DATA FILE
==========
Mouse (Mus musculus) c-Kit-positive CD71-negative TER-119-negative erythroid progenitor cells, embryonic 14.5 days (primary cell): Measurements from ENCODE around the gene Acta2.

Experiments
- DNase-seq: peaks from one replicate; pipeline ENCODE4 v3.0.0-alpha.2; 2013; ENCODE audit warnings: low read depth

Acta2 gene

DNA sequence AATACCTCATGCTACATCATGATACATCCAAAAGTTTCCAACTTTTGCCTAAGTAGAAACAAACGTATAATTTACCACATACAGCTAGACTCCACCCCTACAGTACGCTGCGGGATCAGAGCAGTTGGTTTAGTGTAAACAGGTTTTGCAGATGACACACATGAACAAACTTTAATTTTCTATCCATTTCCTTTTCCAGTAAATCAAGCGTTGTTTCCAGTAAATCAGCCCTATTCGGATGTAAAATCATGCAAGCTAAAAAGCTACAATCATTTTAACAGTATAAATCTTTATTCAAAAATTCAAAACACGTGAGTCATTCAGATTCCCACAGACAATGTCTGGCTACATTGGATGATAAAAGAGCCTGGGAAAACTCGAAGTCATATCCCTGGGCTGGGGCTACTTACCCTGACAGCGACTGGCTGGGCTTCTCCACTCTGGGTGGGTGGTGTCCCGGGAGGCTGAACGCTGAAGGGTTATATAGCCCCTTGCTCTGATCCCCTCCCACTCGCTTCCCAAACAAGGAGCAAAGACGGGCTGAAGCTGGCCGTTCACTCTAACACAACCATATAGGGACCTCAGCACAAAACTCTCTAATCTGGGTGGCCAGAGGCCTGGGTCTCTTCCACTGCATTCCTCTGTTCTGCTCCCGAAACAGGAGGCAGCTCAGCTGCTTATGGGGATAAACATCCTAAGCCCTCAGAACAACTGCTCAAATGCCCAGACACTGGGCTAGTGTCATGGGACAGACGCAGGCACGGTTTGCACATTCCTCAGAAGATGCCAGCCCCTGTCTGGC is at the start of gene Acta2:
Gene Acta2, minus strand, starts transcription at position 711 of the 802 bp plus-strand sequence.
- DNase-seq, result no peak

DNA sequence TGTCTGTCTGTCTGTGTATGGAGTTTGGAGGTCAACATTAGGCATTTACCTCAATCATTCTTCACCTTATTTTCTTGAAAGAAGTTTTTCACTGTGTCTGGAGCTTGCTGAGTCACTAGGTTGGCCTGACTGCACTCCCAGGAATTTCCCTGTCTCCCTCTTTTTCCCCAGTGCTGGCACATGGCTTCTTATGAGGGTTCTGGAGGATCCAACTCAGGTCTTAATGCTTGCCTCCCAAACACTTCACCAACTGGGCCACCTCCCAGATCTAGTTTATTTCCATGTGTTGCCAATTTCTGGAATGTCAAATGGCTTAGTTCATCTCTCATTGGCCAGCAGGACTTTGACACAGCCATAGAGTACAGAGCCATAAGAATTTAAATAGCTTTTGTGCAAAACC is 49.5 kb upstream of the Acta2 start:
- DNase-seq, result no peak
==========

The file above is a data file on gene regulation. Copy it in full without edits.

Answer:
Mouse (Mus musculus) c-Kit-positive CD71-negative TER-119-negative erythroid progenitor cells, embryonic 14.5 days (primary cell): Measurements from ENCODE around the gene Acta2.

Experiments
- DNase-seq: peaks from one replicate; pipeline ENCODE4 v3.0.0-alpha.2; 2013; ENCODE audit warnings: low read depth

Acta2 gene

DNA sequence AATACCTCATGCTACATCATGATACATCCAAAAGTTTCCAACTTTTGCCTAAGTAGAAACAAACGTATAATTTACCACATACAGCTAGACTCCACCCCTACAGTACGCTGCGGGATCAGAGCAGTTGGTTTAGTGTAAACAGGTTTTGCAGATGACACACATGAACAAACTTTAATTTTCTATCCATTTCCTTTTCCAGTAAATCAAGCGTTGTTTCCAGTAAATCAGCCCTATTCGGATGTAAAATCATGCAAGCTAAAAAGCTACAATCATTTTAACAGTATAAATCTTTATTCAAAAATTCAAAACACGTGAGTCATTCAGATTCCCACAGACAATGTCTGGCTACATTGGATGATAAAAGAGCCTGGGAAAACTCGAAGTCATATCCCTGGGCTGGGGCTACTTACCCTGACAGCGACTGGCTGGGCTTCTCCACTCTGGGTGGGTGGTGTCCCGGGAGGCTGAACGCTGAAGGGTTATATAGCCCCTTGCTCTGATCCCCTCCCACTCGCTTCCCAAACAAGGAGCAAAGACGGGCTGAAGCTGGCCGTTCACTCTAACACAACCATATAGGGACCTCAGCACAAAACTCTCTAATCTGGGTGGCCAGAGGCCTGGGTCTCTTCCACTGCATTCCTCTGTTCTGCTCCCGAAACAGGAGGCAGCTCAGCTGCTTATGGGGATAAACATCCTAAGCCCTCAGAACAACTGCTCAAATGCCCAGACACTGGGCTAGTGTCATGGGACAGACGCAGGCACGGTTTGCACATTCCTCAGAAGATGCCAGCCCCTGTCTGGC is at the start of gene Acta2:
Gene Acta2, minus strand, starts transcription at position 711 of the 802 bp plus-strand sequence.
- DNase-seq, result no peak

DNA sequence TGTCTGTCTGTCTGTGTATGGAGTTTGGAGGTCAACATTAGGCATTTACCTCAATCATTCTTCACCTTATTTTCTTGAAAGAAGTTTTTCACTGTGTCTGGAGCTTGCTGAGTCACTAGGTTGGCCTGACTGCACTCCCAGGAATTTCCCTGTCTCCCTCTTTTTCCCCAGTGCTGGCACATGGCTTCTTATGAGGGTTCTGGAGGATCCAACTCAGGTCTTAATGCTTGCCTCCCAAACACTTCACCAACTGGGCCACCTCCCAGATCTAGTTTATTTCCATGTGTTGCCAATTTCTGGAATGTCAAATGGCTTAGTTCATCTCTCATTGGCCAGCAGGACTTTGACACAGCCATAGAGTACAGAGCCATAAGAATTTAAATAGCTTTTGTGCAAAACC is 49.5 kb upstream of the Acta2 start:
- DNase-seq, result no peak